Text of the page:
Through the predawn fog, a barely visible gate opens into a field of soft earth, where the scents of hay and manure give way to a distant banter. It’s 5:30 a.m., but it sounds like the party has already begun in Avocado Heights, a community less than 20 miles east of Downtown LA next to the City of Industry. Men dressed in cowboy hats, puffy vests called chalecos, Pendleton jackets, and hoodies take swigs from jarros de barro, large clay mugs loaded with a beverage called pajaretes. Tinted with cocoa powder and coffee, plus a splash of 96 percent sugar cane alcohol, the cup is passed to a milker who pulls thick streams of raw milk, called leche bronca, from a cow or goat, unleashing white plumes of steam in the morning air and mixing the ingredients into a warm, frothy drink.
Pajaretes, the name of the spiked hot chocolate as well as the gathering itself, is a morning ritual for countless farm workers, ranchers, construction workers, and laborers across Southern California. The gatherings originated in the states of Jalisco, Colima, Nayarit, and Michoacán, but they’re now a common scene that takes place all week long in ranching or semirural areas like Chino, Muscoy, Victorville, Palmdale, and even in the city of Compton. For Angelenos, the drinks are a warm cupful of nostalgia reaching the next generation of Mexican Americans who are hungry for a taste of the quieter rancho life that their parents and grandparents might have lived. They’re also a complete breakfast loaded with vitamins, probiotics, and good cholesterol, a pick-me-up before a long day working under the hot sun.
Customers pay for a Styrofoam cup (usually around $10), or bring their own large jarro de barro (about $20), and help themselves to a self-service table spread with jars of sugar, cocoa powder, or shaved chocolate, instant coffee, and bottles of the potent sugar cane alcohol, as well as tequila — for those who aren’t ready for the 192-proof spirit. In Jalisco and other states, flavorings also might include vanilla or ground mazapan.
“From my point of view, pajaretes are a mystical drink, because it’s a beverage that transforms you, mentally, and physiologically at dawn,” says Nico Mejia, a chef and author from Manzanillo, Colima. Pajaretes, pajaretas, pájaros, palomazos, or cherecas all refer to the same basic drink, evoking an image of a bird set free — for many, free from their mind as the drink takes effect. “The trip usually lasts three to four hours,” says Mejia, describing the mild high from all the gut activity induced by mood-enhancing chocolate, beneficial bacteria, caffeine, sugar, and high-proof alcohol.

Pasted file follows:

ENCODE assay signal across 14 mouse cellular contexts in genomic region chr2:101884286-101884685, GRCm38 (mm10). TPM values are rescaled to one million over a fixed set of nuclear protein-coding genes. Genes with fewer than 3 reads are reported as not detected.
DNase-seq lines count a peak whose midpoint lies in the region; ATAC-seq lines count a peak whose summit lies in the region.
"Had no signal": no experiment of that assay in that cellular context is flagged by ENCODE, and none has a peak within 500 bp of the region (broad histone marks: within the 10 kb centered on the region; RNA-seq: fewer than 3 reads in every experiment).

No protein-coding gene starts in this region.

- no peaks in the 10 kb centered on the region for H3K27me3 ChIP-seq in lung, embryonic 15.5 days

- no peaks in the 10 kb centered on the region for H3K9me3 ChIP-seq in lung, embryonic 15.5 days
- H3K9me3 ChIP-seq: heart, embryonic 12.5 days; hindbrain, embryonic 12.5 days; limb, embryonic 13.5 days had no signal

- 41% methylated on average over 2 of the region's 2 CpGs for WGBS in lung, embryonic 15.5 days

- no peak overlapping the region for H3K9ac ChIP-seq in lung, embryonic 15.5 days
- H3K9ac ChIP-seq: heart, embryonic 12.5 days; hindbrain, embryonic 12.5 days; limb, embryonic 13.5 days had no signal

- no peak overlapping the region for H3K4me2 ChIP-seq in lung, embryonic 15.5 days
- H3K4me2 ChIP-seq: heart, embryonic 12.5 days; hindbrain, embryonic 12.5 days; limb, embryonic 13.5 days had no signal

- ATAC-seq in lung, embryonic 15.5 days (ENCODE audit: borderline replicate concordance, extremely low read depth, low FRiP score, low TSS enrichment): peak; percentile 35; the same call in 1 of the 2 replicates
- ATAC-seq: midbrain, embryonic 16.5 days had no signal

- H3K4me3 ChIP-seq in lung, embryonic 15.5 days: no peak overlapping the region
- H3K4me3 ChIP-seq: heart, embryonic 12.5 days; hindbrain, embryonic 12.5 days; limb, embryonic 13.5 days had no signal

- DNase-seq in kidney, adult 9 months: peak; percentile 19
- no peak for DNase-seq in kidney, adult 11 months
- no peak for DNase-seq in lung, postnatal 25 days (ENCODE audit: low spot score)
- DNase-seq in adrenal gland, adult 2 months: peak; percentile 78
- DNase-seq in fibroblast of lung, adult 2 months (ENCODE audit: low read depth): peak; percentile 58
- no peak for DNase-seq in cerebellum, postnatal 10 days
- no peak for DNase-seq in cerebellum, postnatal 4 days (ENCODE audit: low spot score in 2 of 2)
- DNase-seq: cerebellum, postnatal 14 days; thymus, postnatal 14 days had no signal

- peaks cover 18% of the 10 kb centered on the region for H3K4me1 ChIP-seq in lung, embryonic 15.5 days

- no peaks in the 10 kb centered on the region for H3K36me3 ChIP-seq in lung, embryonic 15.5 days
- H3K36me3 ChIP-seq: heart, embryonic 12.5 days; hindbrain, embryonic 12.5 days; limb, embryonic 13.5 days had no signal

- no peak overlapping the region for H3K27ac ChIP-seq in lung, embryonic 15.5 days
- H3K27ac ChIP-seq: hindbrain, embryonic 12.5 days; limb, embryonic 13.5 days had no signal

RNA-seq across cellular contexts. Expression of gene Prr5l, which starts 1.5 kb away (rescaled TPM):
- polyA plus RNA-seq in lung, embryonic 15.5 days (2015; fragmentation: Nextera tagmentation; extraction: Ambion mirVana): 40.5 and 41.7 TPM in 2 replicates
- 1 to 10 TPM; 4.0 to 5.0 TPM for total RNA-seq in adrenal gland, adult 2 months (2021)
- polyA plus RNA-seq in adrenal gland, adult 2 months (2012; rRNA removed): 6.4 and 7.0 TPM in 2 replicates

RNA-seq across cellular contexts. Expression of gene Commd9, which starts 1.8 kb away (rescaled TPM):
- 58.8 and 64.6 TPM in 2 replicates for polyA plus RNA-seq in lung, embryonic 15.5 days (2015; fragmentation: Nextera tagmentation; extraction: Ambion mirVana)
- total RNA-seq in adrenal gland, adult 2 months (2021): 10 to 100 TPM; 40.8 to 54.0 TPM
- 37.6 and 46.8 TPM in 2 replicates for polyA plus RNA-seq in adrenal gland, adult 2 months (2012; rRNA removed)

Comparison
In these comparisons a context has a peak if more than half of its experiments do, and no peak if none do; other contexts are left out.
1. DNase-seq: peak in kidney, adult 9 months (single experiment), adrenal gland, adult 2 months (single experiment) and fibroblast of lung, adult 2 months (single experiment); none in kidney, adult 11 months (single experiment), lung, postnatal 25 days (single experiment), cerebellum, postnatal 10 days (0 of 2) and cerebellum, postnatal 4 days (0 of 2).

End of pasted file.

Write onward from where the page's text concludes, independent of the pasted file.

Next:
By 8:30 a.m., entire families gather here to drink pajaretes (the kids just drink chocolate milk). Meanwhile, banda, or norteño music groups, set up to play regional Mexican songs, and corridos (folk songs) for the crowd, turning the gatherings into impromptu daytime parties. Never ones to rest on laurels, creative imbibers from Jalisco have made pajaretes flameados, or flaming pajaretes, into the latest trend. Just before the milk is drawn in, someone ignites the drink with a lighter and hands the vessel to the milker, whereupon hot milk spews flames from the cup. (No animals or humans are harmed in the process.) The result, a cocktail of caramelized sugar and chocolate with warm milk, is delicious.
As for the sugar cane alcohol, Michoacano and Alcohol Tapatío (Alcohol Puro de Caña) are respected brands of ethanol alcohol at pajaretes vendors. These bottles come with lots of warnings, including no debe beberse (don’t drink this), but the high proof also helps kill any pathogens in the raw milk, similar to pasteurization, and is considered safe to drink when blended with ample milk. Most of the time a small splash is enough. In some rural parts of Mexico, adulterated sugar cane alcohol, tainted with cheaply made liquor, has produced methanol, which is poisonous, resulting in some deaths.
“You won’t find pajaretes outside of these states, and regions: Colima, Jalisco, a few parts of Nayarit and Michoacán. It’s a shared culture and tradition that evolved from the haciendas to ranches in a time before the current political divisions [of modern states],” says Mejia.